"The good news is, greys are very smart," says Pepperberg. "But that's the bad news, too. Sometimes I think they're smarter than we are."
Infection or behavior?
Question: I have a 2-year-old dachshund and an 11-month-old beagle. The beagle lets you know when he has to do his business. I have to coax the dachshund to go out, and then when I go to pick him up, he urinates. Any advice?
Answer: If this is a recent phenomenon, see your veterinarian to determine if the dachshund has a urinary tract infection. If your dog checks out physically, New York City dog trainer Sarah Hodgson says, "For some reason, your little dog is overwhelmed, overly excited or overly submissive,"
Some simple training may help. Use a plastic cup with Cheerios or carrot pieces, Hodgson suggests. Gently shake the cup and drop a few yummies. Your pooch will associate the shaking sound with treats. "Play games using the shake cup, and in one game lead your dog to the door," says Hodgson, author of Dog Tricks for Dummies (IDG Books, New York, N.Y., 2000; $15.99). Put the dog's leash on 10 minutes in advance so you don't have to bend over to attach it as you leave, which might trigger the piddling.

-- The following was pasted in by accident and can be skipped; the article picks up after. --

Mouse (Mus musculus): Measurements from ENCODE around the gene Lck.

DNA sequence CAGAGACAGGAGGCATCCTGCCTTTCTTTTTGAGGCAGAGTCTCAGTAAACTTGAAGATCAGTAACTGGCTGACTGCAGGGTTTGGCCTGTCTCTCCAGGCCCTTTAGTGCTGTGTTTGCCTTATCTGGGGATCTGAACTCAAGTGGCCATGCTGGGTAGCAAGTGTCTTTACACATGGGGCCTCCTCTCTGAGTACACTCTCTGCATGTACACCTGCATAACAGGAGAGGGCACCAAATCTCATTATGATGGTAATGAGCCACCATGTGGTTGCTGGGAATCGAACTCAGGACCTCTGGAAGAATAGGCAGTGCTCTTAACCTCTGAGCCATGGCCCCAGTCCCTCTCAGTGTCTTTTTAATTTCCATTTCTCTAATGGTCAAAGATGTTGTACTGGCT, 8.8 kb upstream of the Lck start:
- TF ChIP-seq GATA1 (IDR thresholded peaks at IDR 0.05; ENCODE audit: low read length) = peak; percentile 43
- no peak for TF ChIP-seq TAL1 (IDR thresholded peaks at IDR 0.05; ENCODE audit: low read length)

Shake the cup and lead your dachshund to the door. When he goes out and he does his business, offer lots of praise and a treat from the cup. Always take your dog to the same place, on a leash, to relieve himself.
Meanwhile, attach a bell _ at the dachshund's nose level _ next to the door leading outdoors to his special "spot." Smear peanut butter on the bell about the time you know your pooch has to "go." When he rings the bell, out you go. Eventually, your dog will learn to ring the bell when he has to go.
Write to Steve Dale at Tribune Media Services, 435 N Michigan Ave., Suite 1400, Chicago, IL 60611, or send e-mail to petworldaol.com. Include your name, city and state. Questions of general interest will be answered in the column.